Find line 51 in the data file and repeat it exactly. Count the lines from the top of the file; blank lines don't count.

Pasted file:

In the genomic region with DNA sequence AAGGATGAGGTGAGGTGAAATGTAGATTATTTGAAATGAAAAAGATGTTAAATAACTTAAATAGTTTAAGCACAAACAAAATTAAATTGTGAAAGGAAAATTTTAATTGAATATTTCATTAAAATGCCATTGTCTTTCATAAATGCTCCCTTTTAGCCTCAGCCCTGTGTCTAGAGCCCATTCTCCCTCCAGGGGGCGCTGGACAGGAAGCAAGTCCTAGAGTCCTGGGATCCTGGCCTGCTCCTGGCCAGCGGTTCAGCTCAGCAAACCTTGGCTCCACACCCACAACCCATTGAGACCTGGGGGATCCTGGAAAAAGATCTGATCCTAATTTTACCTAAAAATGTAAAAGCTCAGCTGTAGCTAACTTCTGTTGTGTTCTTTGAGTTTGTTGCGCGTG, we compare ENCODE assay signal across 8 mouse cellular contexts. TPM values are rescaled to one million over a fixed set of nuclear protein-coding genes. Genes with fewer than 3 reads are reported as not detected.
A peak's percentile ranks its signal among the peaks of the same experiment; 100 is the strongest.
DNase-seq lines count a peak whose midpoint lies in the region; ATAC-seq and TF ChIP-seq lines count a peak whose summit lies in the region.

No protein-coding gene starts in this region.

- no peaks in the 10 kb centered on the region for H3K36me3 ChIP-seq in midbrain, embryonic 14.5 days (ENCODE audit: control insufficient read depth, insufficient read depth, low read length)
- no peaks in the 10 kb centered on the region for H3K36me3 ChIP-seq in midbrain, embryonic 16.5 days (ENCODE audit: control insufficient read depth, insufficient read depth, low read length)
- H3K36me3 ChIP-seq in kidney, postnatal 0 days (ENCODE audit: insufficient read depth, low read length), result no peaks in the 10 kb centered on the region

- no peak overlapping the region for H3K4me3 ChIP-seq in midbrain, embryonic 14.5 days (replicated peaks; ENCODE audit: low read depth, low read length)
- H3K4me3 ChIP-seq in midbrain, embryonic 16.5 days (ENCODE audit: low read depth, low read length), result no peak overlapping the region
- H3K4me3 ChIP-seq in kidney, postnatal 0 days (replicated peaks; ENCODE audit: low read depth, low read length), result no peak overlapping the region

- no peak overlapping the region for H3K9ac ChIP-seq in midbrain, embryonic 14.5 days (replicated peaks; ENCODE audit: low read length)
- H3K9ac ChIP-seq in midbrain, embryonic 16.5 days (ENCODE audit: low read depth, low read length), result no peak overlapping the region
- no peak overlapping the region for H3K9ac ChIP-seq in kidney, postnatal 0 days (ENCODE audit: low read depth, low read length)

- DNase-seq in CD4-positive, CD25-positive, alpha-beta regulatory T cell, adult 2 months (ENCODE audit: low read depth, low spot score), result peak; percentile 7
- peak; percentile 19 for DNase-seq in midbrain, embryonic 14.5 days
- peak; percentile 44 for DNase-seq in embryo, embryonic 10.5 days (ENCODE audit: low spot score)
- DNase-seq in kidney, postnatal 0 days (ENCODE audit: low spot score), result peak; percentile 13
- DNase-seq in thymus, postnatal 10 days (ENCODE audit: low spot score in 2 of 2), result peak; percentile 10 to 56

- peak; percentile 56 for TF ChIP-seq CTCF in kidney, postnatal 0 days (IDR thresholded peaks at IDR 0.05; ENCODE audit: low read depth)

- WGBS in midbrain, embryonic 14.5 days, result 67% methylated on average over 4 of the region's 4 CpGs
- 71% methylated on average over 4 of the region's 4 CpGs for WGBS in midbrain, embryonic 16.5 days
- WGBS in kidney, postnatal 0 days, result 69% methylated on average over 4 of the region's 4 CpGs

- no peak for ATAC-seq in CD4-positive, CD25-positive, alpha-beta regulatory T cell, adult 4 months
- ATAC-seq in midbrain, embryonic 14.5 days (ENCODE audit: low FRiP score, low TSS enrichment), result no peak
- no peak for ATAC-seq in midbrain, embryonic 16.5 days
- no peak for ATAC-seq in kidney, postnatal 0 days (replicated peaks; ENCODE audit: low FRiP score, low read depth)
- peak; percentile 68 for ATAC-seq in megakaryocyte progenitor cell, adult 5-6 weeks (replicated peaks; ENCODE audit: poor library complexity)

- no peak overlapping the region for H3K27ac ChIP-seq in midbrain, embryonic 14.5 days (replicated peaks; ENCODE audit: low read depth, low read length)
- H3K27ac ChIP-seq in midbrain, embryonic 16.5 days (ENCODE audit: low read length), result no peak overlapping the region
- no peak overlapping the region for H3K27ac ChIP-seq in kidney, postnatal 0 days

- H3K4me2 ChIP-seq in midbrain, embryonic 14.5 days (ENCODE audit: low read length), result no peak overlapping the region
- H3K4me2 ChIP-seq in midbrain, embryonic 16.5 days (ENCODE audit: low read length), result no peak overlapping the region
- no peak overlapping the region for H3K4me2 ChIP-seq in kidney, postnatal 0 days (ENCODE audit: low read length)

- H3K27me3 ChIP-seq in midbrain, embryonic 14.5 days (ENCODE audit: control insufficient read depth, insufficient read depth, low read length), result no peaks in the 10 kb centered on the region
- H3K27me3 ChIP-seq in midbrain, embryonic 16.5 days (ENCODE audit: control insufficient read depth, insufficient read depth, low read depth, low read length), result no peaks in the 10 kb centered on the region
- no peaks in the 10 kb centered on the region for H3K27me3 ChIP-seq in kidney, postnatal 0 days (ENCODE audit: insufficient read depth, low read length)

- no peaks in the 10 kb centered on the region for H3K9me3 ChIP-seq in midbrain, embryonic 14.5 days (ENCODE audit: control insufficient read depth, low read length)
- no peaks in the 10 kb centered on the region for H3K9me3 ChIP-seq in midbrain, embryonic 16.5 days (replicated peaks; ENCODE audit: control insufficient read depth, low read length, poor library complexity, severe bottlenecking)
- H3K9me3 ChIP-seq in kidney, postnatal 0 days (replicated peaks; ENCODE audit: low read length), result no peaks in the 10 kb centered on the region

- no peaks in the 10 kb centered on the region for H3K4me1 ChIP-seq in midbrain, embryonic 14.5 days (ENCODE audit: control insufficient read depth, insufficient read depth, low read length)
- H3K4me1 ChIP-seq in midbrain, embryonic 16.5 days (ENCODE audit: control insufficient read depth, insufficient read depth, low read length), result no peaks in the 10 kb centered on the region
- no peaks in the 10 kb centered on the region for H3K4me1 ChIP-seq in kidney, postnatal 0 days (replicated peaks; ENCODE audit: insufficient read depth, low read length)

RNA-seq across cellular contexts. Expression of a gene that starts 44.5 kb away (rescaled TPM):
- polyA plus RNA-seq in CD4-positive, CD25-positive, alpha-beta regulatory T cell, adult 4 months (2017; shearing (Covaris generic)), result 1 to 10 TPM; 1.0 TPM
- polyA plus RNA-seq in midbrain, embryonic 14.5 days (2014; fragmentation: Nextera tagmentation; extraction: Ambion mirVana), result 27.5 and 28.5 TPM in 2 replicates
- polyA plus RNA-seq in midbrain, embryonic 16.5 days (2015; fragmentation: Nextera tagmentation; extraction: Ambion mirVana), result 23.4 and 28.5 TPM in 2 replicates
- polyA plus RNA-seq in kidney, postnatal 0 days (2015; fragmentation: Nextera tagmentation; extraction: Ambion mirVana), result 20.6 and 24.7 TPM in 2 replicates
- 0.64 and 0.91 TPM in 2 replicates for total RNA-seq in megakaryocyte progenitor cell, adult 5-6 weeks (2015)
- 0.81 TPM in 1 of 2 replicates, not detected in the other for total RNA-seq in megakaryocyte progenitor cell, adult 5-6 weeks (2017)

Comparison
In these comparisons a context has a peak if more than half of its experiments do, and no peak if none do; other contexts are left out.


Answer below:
In these comparisons a context has a peak if more than half of its experiments do, and no peak if none do; other contexts are left out.